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Functional Programming and Coordination Data Structures

| by Jonathan Allen Follow 577 Followers on Mar 18, 2009. Estimated reading time: 1 minute |

Coordination Data Structures, CDS, are a new set of thread-safe objects, mostly collections, planned for .NET 4. After about 6 months of silence, there have been some significant updates. Most notably is the inclusion of functional programming techniques to reduce the need for design patterns.

The first new class is the ConcurrentLinkedList. ConcurrentLinkedList uses a predicate function with the TryInsertBetween method to insert nodes in a thread-safe manner. The predicate function is called by the object itself to determine the right location, making this class easier to use than a normal LinkedList even in single-threaded scenarios.

Another place where functional techniques are being used is the SpinWait object. Rather than manually writing loops and calling SpinOnce over and over again, developers can pass a predicate to the SpinWait.SpinUntil method.

Next up is the new type Concurrent Bag is like a collection of queues that are load-balanced across threads. Normally each thread reads and writes to its own queue. However, if its queue is empty then it will steal items from another thread’s queue. This means most of the time there will be no contention across threads, but each thread can still run a full speed when there is work to be done. ConcurrentBag doesn’t replace ConcurrentQueue, which is still preferred in single producer/single consumer scenarios.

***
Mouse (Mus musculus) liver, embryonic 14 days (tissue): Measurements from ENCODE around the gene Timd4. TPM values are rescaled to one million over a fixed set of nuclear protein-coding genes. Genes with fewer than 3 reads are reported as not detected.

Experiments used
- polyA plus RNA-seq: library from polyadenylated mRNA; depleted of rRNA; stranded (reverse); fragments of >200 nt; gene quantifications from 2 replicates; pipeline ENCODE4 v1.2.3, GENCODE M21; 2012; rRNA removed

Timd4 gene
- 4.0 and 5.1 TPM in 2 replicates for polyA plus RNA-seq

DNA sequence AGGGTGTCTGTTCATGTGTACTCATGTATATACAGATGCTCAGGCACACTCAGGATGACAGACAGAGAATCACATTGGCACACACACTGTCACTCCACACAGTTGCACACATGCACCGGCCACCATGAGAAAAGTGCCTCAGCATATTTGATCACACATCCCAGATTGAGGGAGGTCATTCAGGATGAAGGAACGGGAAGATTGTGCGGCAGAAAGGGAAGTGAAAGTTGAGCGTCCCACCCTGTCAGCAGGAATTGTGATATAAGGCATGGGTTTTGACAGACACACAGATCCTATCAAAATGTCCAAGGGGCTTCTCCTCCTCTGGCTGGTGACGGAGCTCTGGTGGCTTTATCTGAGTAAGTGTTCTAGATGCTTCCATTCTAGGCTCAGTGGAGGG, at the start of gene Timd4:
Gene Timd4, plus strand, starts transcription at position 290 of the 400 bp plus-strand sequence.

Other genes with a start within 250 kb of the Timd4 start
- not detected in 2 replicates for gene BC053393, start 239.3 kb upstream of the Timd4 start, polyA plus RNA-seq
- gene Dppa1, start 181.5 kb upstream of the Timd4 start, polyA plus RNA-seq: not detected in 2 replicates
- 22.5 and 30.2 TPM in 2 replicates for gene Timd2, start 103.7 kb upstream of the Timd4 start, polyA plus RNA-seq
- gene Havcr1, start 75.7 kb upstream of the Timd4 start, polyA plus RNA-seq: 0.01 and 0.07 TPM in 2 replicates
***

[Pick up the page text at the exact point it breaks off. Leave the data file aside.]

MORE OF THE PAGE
The WriteOnce class has been removed. This wasn’t a particularly interesting feature, little more than a object that throws an exception if the setter is called more than once. The far more useful Lazy and LazyVariable classes are being kept. Both support the idea of deferred initialization, also known as futures, The former is a class and the later a lightweight and slightly less safe structure. Also added are LazyInitializer, for times when the memory footprint is an issue, and ThreadLocal, a type-safe way of combining thread local storage with futures.

The ability to cancel tasks, without Thread-Aborts, continues to be an important issue. To help support this cancellation overloads have been added to all of the methods than may block. Microsoft is working to make the cancellation model ubiquitous, which would greatly simply library development.

For more information refer to Microsoft’s Parallel Programming blog and our earlier coverage of CDS.

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